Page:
Created from Andrew Ellicott’s 1792 plan for Washington, D.C., this space remained untouched until the large-scale improvement of the city following the Civil War. In 1872 the U.S. Congress designated the land for a statue of General John Rawlins, at which point it was infilled using soil from the regrading of the Ellipse. Subsequent improvements included a terrace along the northern border and the addition of trees, including junipers, cedars, and maples. In 1875 the statue of Rawlins, sculpted by Joseph Bailey, was erected at the center of the park. In 1916 the park was redesigned by landscape architect George Burnap in anticipation of the construction of the adjacent U.S. Department of Interior building. Fencing was removed, in accordance with design standards established by the McMillan Plan, and the curvilinear circulation network was replaced by a starburst pattern. The statue of Rawlins, which had been removed in 1886, was returned to the park in 1931 and, in 1935, a new Department of Interior headquarters was begun to the south. After the streets surrounding the park were widened and perimeter trees were removed, the park was redesigned by the Public Works Administration under the guidance of landscape architects Donald Klein and Leland Bartlett.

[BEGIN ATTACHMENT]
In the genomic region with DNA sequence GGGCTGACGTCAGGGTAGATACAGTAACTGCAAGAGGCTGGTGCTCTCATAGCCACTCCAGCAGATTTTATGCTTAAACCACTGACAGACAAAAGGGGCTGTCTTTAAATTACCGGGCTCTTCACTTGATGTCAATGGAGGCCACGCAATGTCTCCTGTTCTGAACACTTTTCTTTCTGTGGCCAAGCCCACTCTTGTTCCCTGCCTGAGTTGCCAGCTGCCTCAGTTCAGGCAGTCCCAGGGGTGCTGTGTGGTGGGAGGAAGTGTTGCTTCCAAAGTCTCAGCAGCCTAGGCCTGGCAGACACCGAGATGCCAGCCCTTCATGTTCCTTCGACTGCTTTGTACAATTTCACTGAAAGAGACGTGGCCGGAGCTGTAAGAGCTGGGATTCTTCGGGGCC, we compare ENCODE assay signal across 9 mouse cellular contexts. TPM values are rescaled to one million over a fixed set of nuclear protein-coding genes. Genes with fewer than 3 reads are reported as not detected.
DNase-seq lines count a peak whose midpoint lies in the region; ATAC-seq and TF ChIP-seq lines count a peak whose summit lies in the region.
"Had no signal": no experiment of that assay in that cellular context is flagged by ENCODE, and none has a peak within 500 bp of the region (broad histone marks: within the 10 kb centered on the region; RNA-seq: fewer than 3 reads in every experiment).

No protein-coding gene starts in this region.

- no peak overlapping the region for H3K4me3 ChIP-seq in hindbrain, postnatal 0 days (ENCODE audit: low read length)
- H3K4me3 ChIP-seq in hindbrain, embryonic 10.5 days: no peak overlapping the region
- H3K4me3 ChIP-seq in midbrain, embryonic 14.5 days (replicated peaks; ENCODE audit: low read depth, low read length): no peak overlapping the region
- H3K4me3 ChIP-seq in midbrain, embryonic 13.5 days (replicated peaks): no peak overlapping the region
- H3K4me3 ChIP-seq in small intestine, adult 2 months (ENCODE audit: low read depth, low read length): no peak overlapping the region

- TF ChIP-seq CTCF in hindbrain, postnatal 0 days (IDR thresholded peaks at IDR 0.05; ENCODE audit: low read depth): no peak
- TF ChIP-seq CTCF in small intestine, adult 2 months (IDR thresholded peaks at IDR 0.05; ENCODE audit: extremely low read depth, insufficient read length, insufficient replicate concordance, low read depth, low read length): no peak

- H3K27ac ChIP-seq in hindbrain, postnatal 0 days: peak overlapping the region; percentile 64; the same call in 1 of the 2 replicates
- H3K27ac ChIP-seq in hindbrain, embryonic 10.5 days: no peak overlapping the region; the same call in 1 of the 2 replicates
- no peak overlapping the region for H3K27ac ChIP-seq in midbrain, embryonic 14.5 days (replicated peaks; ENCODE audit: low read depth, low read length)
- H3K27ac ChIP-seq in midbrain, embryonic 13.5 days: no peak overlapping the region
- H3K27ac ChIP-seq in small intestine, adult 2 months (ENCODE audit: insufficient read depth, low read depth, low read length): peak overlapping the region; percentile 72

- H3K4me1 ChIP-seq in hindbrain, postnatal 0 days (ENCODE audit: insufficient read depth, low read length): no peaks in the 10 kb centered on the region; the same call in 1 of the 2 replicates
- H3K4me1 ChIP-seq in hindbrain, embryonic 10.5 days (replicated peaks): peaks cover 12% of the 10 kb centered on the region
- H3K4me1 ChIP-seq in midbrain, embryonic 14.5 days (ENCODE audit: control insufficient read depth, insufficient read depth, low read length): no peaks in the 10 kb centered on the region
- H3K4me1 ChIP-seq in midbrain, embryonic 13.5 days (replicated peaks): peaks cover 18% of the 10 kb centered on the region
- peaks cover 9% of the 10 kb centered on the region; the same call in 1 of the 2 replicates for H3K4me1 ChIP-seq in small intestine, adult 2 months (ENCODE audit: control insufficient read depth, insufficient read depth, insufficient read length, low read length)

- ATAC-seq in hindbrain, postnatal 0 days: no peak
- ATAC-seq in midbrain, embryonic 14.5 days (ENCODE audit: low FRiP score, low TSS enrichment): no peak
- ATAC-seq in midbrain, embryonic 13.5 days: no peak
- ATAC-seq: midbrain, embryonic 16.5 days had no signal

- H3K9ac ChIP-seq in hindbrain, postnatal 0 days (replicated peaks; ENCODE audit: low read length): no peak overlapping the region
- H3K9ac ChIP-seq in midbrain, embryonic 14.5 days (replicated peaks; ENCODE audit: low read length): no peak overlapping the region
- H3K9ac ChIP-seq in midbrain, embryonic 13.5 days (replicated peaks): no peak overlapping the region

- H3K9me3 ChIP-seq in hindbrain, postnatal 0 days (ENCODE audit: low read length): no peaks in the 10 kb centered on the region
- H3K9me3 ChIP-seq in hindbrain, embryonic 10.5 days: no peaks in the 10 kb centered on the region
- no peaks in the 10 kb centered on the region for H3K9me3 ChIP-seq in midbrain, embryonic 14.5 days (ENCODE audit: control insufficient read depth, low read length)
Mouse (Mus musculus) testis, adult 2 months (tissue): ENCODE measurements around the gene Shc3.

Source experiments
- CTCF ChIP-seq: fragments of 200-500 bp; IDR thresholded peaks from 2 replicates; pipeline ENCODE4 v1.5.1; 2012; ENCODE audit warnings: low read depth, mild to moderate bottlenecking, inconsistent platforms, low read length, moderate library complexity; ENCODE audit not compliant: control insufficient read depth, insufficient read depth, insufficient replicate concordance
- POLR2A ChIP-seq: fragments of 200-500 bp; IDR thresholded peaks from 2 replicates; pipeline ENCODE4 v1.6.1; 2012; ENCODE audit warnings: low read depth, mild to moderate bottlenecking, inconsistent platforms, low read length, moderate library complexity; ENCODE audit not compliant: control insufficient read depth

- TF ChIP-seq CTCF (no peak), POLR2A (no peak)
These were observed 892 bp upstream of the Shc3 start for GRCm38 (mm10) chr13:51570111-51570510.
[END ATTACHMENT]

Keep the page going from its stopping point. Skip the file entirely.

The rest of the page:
Measuring 1.5-acres, this rectangular park is divided into three terraces that are connected via a series of wide staircases oriented along a north to south axis. The centermost terrace is topped by a magnolia-lined flagstone plaza containing an Octagonal bubbling fountain placed on axis with the statue of Rawlins and flanked by two 116-foot-long reflecting pools. The rows of magnolias and linear pools create a framed, narrow sightline towards the statue of Rawlins tucked into the park’s eastern border which is accessed by another set of stairs. The upper and lower terraces contain narrow flagstone paths framed by linear lawn panels and benches, bordered by London plane trees and cast-iron fencing along the perimeter. The statue of General John Rawlins is a contributing feature of the Civil War Monuments in Washington, D.C., listed in the National Register of Historic Places in 1977.